I can tell you first-hand that the only thing “alternative” about my lifestyle is my sex life. Other than that, I go to work, go grocery shopping, go to the gym, just like any other straight individual. My lifestyle is really not all that alternative.

    To me, walking with someone means listening to their story without judgement. You’re not required to agree with their life choices and, to be honest, the last thing I want you to do is change your opinion on the basis of cultural pressure. Just step in their shoes for a moment and imagine how you would feel if someone referred to your sexuality as an “alternative lifestyle”.

    I don’t expect you to fully understand the deep conflict many LGBT people experience with reconciling their faith and sexuality identity…I also don’t expect you to affirm homosexuality…but I hope my two cents helped in how you can better walk with LGBT people.

    – Nikki

    1. Hi Nikki – Thank you for your encouraging words. I truly appreciate them.

      I also appreciate you pointing out that my language on the podcast was offensive. I am so sorry about that. I actually remember struggling mentally with how to be sensitive in that moment, but I obviously failed! Please forgive me. Now I know that it is better to just say “homosexual” or “gay.”

      And I don’t know if we’ve actually met, but if not, I’d love to do that someday. For now I will just say thank you again. You have taught me how to better love all people.

      1. Hi Melanie,

        I forgive you. While I was offended by the language, I wasn’t at all surprised because it’s very common in fundamentalist Christian circles.

        I’ve had many conversations over the years with fundamentalist Christians concerning sexuality and faith, and I think the lack of exposure to the LGBT community understandably leads to mistakes. We’re not perfect.

        I was involved in born-again circles back when I was in college at UMass Amherst. In the end, I separated myself because the conflict between my sexuality and faith was too much to bare.

        Unfortunately, I feel the divide between LGBT people and Christians has grown wider and wider. To the point, where if anyone (straight or otherwise) disagrees with traditional sexuality…their faith and service to the gospel as a Christian is automatically called into question. A good example of this happening is the Intervarsity purge back in October 2016.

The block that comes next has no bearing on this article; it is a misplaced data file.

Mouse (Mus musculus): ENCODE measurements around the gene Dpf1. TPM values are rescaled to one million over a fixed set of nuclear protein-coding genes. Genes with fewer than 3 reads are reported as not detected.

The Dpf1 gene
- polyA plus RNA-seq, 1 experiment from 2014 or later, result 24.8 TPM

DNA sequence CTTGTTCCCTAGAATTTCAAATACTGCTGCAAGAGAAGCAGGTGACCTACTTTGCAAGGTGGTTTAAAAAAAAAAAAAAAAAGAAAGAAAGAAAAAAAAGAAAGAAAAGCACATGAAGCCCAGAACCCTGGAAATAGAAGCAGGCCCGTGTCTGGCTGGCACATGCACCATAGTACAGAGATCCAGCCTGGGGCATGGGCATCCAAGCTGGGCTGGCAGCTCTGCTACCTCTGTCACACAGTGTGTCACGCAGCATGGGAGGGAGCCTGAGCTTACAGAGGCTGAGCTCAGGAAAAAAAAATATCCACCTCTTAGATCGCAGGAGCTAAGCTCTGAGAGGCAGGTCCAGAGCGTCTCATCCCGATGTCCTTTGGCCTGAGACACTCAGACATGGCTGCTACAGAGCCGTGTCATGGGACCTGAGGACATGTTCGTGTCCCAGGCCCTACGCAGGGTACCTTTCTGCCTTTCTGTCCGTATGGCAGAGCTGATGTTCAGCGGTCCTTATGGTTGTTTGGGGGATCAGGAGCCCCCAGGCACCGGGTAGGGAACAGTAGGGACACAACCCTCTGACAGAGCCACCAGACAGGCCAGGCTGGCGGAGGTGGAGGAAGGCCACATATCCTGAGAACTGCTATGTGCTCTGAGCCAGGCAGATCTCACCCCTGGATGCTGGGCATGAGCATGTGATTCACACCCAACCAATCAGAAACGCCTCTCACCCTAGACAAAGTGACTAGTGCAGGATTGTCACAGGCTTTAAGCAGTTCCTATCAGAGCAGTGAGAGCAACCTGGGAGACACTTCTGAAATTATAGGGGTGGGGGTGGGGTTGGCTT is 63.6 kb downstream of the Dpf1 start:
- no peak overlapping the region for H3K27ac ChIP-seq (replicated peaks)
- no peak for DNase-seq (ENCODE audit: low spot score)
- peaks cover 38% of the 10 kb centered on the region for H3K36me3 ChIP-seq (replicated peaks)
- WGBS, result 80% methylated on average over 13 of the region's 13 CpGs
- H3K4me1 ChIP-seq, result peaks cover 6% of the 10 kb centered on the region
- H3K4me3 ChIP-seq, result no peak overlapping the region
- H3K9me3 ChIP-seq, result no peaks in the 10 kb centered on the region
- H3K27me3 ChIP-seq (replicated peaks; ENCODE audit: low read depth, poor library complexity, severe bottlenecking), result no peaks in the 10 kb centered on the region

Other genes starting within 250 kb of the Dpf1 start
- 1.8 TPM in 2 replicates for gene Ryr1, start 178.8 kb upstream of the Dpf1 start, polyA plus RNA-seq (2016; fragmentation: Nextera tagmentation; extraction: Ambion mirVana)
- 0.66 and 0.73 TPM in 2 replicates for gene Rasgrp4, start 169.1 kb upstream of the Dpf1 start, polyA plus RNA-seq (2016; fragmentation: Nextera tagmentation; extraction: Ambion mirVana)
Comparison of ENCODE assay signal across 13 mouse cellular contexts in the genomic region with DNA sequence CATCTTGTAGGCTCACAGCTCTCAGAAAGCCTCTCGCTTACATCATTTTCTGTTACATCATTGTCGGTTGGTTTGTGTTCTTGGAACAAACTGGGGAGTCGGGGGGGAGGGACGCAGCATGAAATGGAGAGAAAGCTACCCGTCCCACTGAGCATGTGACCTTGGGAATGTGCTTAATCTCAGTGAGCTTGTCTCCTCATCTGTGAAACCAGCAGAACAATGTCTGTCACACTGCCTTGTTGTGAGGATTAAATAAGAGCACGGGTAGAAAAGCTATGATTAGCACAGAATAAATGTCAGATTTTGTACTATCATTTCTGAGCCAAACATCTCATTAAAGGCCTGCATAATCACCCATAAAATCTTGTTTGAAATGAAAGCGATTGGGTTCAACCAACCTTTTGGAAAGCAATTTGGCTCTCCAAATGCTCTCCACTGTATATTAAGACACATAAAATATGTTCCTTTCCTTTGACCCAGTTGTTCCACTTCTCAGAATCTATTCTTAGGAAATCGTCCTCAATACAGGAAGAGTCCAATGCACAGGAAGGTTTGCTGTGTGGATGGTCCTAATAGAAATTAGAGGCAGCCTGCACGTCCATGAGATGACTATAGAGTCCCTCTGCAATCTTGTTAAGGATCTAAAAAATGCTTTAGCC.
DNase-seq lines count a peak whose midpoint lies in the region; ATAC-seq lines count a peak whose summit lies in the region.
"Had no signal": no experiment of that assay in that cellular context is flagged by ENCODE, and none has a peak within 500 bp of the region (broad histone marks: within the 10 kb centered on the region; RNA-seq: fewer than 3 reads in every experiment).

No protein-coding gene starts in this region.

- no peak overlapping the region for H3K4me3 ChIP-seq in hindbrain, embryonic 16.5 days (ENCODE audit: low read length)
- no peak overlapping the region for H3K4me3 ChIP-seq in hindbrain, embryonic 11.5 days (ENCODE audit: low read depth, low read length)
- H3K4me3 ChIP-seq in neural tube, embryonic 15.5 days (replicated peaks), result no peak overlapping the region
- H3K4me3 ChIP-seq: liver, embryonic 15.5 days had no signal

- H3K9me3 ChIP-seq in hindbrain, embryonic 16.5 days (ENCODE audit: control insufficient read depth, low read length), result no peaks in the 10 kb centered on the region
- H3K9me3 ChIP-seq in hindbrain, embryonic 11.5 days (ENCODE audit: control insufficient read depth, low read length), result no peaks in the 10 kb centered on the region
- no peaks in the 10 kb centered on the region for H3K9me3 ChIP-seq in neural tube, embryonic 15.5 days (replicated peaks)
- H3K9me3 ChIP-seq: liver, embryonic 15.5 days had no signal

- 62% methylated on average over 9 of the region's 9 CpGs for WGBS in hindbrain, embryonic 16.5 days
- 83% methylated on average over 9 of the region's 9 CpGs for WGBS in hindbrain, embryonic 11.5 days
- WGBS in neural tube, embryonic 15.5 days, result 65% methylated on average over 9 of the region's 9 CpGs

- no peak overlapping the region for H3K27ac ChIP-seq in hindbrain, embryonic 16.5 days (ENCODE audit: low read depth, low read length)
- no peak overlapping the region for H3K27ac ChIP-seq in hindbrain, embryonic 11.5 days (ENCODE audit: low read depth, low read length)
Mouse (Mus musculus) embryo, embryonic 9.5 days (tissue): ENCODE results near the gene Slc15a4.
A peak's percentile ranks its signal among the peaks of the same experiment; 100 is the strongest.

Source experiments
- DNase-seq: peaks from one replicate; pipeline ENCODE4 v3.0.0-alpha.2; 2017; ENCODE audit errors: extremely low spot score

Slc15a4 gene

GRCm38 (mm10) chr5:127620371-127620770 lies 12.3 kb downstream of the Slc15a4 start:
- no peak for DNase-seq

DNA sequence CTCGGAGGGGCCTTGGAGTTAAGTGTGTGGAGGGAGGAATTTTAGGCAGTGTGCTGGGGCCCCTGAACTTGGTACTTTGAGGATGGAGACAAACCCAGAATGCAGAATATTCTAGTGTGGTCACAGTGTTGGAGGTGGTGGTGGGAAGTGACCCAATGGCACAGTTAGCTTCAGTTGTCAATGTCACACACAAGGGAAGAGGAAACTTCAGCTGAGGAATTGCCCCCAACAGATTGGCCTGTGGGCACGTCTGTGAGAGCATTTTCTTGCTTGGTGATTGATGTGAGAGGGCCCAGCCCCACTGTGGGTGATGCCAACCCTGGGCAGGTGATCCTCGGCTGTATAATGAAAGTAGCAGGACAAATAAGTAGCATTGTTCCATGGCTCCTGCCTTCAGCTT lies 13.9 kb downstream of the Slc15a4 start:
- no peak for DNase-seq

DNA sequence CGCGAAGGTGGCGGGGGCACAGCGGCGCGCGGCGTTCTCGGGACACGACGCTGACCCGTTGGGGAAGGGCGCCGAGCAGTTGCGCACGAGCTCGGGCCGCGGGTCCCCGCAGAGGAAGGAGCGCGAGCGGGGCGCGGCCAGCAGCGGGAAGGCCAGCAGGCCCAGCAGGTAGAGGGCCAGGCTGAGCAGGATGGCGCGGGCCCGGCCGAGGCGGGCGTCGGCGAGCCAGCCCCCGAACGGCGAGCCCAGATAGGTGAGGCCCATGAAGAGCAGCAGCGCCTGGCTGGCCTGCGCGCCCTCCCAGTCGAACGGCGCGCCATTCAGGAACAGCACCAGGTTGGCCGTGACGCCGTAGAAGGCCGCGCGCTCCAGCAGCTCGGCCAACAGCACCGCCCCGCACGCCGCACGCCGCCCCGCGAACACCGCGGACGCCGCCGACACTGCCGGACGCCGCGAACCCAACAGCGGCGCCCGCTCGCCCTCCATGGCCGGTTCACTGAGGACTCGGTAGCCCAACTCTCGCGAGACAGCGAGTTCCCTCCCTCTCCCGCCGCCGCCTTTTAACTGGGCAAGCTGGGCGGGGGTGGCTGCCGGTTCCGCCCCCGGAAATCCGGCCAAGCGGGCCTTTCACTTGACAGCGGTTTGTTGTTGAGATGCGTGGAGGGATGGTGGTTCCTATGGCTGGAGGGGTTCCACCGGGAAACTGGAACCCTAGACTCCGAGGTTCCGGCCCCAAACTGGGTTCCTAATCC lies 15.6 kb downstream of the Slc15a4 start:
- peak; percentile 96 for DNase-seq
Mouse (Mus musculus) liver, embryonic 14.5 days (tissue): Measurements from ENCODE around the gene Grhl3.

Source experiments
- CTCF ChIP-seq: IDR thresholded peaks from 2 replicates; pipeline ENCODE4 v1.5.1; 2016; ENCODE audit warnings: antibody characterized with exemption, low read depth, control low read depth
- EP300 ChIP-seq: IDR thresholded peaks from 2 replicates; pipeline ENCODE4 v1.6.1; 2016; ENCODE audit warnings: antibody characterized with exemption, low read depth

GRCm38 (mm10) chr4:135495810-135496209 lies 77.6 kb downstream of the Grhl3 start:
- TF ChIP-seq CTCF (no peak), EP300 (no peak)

I’m no longer in the Amherst area but I’m curious to hear your thoughts about some of the things I’ve mentioned.

        1. Hi Nikki ~ Sorry for the delay. I haven’t been able to spend much time here lately. I wanted you to know that I contacted the producers of the Hey Girl podcast and they actually edited out my comments hoping to prevent further hurt or offense. Interestingly, last week’s podcast featured a young man (a guy appears on the podcast every now and then) who has same sex attraction. His story was very interesting to listen to. Here’s the link.

          I guess one way to answer your question about my thoughts on all of this is to say that I believe that what you call “traditional sexuality” is actually biblical sexuality (sex is only to be between one man and one woman within marriage), and that any other version of sexuality (premarital, adulterous/extramarital, homosexual) is not what God intended when He created it. I understand that this can be a difficult thing to accept, especially when our sexual desires do not line up and feel so much a part of who we are. But God often asks of us things that do not line up with our natural desires, and I have many gay friends choosing to live a life of celibacy in order to honor and obey the commands and designs of God. It is a very difficult path for them, and I admire their great faith and humility in walking it.

          I’ve learned a lot from reading two books by Rosaria Butterfield ~ a former English Literature professor/LGBTQ advisor and lesbian at Syracuse University. I would love to send you one of her books. If you’d like to receive one, please send your address to my email: melkrumrey@gmail.com

          I hope you have a good week. Take care, Nikki.